Doing our thing, we are connected in many ways and not only to our readers or the reading public in general. There are all kinds of people we work with: peers, colleagues, editors, publishers, printers, artists, journalists, critics, and what not. Besides writing, many of us teach or work as editors or publishers. That’s a lot of social responsibilities, right there. In fact, it’s hard for us to avoid them. I mean, I think a poet’s responsibilities, if any, are rather towards the people he actually makes contact with, works with, and lives with, not towards an abstract readership. Call me naïve, but I reckon the adage “think globally, act locally” applies to the poet also. (With the advent of the Internet, we have to redefine “local,” of course.) What I’m saying is that a poet’s social responsibilities don’t differ that much from the next guy. Why do people tune up Harleys or make Sushi rolls for a living? Not because they’re supposed to, but because they can and will.

The difference is, of course, that we think poetry is, as writing, “communicative,” and thus “social.” Is what a poet does by default, we say. Well, that’s true, but I can also think of poets and artists whose work is elitist and in no means “communicative,” and yet we deserve them.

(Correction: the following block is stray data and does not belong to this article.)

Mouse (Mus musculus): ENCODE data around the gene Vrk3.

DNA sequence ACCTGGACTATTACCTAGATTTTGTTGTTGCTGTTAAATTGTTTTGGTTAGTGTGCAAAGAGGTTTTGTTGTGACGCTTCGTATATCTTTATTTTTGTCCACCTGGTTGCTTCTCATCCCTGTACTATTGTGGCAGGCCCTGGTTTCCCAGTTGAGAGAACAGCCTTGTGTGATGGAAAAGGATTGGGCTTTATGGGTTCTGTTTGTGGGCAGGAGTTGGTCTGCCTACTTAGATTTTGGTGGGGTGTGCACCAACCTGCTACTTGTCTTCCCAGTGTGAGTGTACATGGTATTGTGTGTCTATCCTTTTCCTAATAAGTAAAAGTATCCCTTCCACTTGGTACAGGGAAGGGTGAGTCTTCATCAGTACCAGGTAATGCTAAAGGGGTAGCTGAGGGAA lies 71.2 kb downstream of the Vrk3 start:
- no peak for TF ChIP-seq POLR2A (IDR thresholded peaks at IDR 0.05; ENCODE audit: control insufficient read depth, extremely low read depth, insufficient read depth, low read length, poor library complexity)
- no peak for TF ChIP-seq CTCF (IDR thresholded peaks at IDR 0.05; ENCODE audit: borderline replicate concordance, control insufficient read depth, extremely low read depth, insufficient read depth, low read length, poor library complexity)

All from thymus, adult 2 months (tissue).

For me personally this means two simple things. I take my writing very seriously and I try to do everything in my power to help my peers in every which way I can. The first part covers my responsibilities both as a preservationist of the Finnish language and a tax payer. The other’s the real thing, love in making.

TB: Let me put it a little differently. What, my friend, do you want poetry to do? Why does it matter?

KK: What do I want? You just keep throwing high heat, Tommy dear. To try for an answer, let me recount the story of Giotto, the early Renaissance painter from Florence, of Tuscany. As a young boy Giotto worked as a shepherd, and to pass the long hours out there in the hills he used to spend his time drawing. For lack of proper materials, he drew on rocks or made his pictures right there in the sand with a stick. One day Cimabue, the most famous painter of his time, walks by and sees young Giotto’s drawings. He’s impressed by the boy’s apparent skills and asks him to join him as a student. Giotto accepts (actually his father does) and the rest is history. Even today, seven centuries later, millions of people from all over flock to see the raw beauty of the former shepherd’s images in the cathedrals of Italy.

Now, I think what we have here is analogous to all art, including poetry. We have this talent and the willingness to use it, no matter what happens. We write our poems, no matter if the wind or the rain washes it off before anybody actually sees it. Then one day maybe, just maybe, a Cimabue happens along the way to help us. And if we are talented enough, and persistent enough, maybe we find an audience. And if we’re lucky, really lucky, maybe we get to touch a few people’s hearts.

So, asking what we want poetry to do for us is really asking what we’re willing to do for poetry.

I mean, we do write for a purpose, don’t we? Think of Giotto, here. Very few reach up to his level, of course, but I’m sure we can all share his urgency. His dedication to making art even at a very early age, even before he could have had any ideas about meaning, content, or purpose. That’s how I see it. We really can’t, or shouldn’t, worry too much about the doings of poetry. We just do our bit and keep on doing it.